Upon intramuscular delivery, DNA vaccines are thought to induce cellular immunity through antigen synthesis and presentation to T-cells. The immunity is induced by the direct transfection of antigen-presenting cells (APCs) or through cross-presentation by APCs [9,10]. Similar to DNA, the Mycobacterium bovis strain, Bacillus Calmette-Guérin (BCG), when used as a vaccine vector also induces immunity by targeting APCs, although this occurs not through transfection, but rather through infection. Recombinant BCG is a promising live attenuated bacterial vaccine vector for inducing T-cell immunity, as it is a slow-growing organism that provides a persistent low-level antigenic exposure upon the infection of macrophages and APCs, and could drive effector and memory T-cell responses [11]. In the context of anti-tuberculosis (anti-TB) immunity, the pathogen for which BCG currently is licensed as a vaccine, immune responses in humans are predominantly T helper 1 (Th1)-cell mediated. Infected dendritic cells migrate to lymph nodes and activate antigen-specific CD4+ T-cells in the presence of cytokines such as interleukin (IL)-18 and IL-12 [12]. The T-cell repertoire induced by vaccination is broad, targeting multiple mycobacterial antigens [13]. BCG is safe and is currently administered to 80% of infants in countries where it is part of the national childhood immunization program [14]. Aside from the induction of anti-TB immune responses, vaccination has been linked to decreased mortality due to other infections in infants [15,16]. This phenomenon has been related to the enhanced monocyte function observed in humans following vaccination, which is characterized by CD11b, TLR-4 expression, and increased cytokine production [17].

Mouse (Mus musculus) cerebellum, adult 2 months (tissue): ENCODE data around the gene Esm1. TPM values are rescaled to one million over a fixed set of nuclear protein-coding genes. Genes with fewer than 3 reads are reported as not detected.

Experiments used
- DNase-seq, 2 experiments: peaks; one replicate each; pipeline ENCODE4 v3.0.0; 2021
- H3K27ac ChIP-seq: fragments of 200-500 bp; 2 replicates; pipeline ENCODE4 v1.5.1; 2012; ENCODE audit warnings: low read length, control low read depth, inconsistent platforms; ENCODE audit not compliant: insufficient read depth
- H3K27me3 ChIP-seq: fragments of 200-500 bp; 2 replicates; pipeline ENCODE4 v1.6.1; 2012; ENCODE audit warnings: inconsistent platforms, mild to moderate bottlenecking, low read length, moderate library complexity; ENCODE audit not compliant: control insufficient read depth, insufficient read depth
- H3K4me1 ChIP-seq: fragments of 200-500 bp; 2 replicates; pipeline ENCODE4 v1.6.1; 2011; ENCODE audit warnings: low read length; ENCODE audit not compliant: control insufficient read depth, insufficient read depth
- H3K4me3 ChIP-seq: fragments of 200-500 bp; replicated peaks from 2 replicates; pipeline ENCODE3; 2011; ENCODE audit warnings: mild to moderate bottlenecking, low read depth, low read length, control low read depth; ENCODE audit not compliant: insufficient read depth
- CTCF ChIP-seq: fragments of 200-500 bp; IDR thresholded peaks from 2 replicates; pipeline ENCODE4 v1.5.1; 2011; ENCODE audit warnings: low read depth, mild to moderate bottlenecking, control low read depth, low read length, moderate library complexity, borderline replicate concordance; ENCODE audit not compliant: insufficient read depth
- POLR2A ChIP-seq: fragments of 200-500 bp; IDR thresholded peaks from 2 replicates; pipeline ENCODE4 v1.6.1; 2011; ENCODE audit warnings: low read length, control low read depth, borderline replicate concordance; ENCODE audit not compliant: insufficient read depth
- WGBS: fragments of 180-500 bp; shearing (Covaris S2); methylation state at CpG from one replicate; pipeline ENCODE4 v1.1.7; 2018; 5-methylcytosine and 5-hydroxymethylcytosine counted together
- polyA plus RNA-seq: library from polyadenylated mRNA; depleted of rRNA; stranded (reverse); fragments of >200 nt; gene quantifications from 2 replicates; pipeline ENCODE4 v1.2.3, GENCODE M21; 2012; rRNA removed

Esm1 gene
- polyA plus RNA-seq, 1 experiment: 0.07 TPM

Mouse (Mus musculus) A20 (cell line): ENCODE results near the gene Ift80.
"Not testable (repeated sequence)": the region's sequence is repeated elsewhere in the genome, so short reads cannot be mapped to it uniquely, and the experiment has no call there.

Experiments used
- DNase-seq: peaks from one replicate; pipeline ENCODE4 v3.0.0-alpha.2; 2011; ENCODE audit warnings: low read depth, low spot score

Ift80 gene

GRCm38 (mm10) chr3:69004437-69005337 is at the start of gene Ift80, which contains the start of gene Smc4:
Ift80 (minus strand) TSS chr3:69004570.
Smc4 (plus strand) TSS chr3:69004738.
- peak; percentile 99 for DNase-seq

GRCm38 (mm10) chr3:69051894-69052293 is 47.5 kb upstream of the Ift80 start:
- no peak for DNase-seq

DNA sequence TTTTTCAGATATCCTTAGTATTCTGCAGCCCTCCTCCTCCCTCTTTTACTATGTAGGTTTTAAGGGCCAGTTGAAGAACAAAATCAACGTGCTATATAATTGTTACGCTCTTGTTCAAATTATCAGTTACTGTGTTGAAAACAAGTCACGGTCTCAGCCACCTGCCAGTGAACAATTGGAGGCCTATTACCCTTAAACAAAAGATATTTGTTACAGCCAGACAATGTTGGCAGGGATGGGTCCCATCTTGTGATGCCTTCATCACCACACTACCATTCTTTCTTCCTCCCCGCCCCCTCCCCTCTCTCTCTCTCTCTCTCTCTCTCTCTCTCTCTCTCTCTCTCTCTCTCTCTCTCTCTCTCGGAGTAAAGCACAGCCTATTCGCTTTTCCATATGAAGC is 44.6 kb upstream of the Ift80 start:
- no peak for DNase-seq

Recombinant BCG (rBCG) has been utilized as a vector to express HIV-1/Simian Immunodeficiency Virus (SIV) antigens and assessed regarding the induction of specific T-cell responses in several animal models [18]. The need for adjuvants is overcome as its cell-wall peptidoglycans and lipoproteins act as an adjuvant on their own [19,20,21,22]. BCG also has several advantages as a live vaccine vehicle, it is easy to mass-produce with low cost, and is heat stable [23]. It is also suitable for neonates, as vaccination is not affected by maternal antibodies [24,25]. Finally, it has a proven safety record after having been delivered as a TB vaccine to over three billion individuals [26]. As with DNA vaccination, rBCG-based HIV vaccines on their own may induce low-level specific immune responses, and thus they are often combined with virally vectored immunogens in heterologous prime-boost vaccination regimens where they have been shown to increase HIV-1 specific immune responses [27,28,29,30]. However, a rBCG expressing HIV-1 group M consensus Env vaccine on its own was shown to induce comparable immune responses both in the female reproductive tract and lungs when compared with adenovirus prime/recombinant vaccinia virus boost immunization [31]. The applicability of rBCG as a priming agent was demonstrated by Ami et al., where priming with rBCG and boosting with a replication-deficient vaccinia virus strain expressing SIVgag was able to confer protection in Cynomolgus macaques against mucosal challenge with pathogenic SHIV. Interestingly, effective protection was not achieved in animals receiving the opposite combination or the vaccine modalities delivered on their own [32]. These data support the use of rBCG as a priming vector for an HIV-1 vaccine, whereby the use of rBCG could potentially strengthen or qualitatively modify the immune response when combined with DNA and/or a viral vector expressing an HIV-1 immunogen.